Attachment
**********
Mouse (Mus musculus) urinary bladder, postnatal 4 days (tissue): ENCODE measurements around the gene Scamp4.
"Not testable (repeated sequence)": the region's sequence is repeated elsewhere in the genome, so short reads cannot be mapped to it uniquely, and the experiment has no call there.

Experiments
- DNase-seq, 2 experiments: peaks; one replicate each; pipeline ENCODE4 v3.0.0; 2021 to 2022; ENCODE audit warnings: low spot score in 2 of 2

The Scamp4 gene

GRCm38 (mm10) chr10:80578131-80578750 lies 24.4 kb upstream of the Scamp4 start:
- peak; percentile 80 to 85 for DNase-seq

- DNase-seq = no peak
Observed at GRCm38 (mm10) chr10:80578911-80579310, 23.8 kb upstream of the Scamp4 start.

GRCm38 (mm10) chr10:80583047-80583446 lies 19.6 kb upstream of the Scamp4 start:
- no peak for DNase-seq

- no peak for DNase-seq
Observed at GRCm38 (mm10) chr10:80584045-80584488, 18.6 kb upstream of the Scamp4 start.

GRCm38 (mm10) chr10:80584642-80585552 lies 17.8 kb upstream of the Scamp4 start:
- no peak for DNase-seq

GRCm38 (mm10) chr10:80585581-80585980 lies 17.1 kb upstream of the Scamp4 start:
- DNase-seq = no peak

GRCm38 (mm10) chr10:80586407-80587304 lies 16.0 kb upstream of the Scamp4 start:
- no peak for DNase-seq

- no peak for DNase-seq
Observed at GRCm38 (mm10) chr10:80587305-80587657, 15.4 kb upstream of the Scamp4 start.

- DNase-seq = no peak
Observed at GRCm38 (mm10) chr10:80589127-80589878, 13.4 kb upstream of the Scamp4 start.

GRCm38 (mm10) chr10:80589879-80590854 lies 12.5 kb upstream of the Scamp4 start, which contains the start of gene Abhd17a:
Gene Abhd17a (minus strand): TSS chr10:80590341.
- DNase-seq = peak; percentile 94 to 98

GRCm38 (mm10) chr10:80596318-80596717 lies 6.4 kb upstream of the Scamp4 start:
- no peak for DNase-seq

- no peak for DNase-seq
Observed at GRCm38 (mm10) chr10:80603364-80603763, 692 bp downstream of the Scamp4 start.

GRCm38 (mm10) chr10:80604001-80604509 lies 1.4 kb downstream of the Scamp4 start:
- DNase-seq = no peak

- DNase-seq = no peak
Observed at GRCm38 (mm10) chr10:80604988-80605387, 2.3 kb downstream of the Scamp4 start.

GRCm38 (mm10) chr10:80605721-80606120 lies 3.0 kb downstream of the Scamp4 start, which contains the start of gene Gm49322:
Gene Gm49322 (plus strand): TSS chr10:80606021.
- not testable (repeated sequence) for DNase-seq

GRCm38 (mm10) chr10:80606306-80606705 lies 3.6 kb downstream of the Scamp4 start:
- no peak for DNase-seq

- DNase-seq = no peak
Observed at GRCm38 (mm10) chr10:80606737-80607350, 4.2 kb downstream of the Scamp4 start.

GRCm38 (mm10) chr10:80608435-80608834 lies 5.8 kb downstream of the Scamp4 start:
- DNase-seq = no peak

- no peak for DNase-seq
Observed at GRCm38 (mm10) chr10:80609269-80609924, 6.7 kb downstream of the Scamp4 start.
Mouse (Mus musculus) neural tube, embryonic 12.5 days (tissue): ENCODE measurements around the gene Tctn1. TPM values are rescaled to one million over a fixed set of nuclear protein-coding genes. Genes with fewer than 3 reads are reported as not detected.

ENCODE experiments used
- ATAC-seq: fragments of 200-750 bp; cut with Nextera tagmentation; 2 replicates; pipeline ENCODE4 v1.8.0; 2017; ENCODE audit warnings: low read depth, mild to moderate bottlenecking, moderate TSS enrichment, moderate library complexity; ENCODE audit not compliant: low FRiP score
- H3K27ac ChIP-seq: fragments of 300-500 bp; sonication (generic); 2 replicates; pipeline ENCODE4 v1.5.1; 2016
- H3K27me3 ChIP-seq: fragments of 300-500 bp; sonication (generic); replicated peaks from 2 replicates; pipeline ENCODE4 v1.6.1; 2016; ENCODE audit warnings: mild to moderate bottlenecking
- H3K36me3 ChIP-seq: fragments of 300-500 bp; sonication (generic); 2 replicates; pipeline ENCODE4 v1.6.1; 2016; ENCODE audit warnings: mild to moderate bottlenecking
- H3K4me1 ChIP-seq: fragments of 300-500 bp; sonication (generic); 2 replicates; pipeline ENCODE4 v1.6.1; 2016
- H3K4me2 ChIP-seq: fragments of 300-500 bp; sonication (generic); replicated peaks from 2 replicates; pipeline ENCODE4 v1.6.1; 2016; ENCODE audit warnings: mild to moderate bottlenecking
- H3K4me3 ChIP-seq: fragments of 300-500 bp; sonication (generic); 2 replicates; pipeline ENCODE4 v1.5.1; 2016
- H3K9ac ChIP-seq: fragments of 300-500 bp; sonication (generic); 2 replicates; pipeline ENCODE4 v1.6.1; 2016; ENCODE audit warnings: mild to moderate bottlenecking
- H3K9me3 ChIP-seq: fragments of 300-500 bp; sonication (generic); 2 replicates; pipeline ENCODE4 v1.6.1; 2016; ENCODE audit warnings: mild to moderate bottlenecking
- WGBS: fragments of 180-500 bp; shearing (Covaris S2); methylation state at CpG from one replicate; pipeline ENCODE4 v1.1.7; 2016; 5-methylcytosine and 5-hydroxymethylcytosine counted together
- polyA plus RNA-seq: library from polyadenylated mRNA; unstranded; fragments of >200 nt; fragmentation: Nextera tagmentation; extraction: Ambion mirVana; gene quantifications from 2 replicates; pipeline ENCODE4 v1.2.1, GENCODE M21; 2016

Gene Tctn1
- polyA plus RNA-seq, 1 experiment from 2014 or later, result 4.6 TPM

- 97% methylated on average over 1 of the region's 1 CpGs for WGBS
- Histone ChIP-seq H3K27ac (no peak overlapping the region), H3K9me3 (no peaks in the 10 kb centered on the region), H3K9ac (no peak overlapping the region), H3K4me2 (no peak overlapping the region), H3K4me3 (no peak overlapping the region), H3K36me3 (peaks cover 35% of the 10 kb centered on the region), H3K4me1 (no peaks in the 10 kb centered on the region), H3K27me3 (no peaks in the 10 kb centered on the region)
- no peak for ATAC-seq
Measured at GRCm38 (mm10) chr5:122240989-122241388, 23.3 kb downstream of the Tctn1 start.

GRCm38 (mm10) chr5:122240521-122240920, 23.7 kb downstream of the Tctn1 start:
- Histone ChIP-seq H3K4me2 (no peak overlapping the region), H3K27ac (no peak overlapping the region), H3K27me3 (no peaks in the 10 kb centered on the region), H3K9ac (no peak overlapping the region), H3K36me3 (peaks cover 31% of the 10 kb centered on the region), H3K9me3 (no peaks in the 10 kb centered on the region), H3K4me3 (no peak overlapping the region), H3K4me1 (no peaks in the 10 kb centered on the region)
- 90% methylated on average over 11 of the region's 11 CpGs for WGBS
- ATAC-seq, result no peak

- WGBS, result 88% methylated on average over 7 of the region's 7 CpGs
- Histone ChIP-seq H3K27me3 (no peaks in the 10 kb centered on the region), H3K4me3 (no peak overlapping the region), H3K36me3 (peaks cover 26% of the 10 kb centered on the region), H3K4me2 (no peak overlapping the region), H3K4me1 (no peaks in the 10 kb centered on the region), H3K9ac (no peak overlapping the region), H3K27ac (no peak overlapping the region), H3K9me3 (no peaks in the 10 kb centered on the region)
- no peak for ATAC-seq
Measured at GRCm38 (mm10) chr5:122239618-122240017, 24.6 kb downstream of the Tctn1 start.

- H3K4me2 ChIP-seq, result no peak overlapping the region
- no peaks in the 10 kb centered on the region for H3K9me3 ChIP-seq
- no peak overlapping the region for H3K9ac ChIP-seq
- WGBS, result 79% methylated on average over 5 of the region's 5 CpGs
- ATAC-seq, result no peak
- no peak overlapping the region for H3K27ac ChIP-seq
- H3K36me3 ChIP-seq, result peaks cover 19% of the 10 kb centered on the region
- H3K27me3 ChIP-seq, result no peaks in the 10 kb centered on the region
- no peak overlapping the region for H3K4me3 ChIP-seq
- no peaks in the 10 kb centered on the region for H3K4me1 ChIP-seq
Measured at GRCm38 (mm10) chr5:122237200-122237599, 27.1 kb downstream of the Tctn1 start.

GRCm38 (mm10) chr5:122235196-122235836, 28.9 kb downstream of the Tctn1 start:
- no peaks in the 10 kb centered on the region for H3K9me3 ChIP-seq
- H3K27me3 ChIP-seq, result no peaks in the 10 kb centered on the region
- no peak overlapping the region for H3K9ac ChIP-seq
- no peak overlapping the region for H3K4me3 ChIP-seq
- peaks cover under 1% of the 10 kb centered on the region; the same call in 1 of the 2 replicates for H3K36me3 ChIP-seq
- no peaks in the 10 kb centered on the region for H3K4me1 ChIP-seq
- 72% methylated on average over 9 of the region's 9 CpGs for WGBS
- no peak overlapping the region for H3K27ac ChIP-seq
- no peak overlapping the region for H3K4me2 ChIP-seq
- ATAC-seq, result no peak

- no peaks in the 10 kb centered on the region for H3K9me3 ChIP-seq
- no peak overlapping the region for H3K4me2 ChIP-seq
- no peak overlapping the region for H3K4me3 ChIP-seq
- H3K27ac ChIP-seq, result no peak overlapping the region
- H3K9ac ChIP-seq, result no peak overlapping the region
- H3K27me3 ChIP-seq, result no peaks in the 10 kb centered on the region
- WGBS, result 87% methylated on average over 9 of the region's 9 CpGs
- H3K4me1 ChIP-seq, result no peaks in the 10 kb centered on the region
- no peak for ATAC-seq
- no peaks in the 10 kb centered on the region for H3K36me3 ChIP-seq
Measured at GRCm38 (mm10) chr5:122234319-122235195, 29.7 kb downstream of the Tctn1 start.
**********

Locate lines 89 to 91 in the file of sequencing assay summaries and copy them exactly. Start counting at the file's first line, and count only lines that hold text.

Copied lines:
- peaks cover under 1% of the 10 kb centered on the region; the same call in 1 of the 2 replicates for H3K36me3 ChIP-seq
- no peaks in the 10 kb centered on the region for H3K4me1 ChIP-seq
- 72% methylated on average over 9 of the region's 9 CpGs for WGBS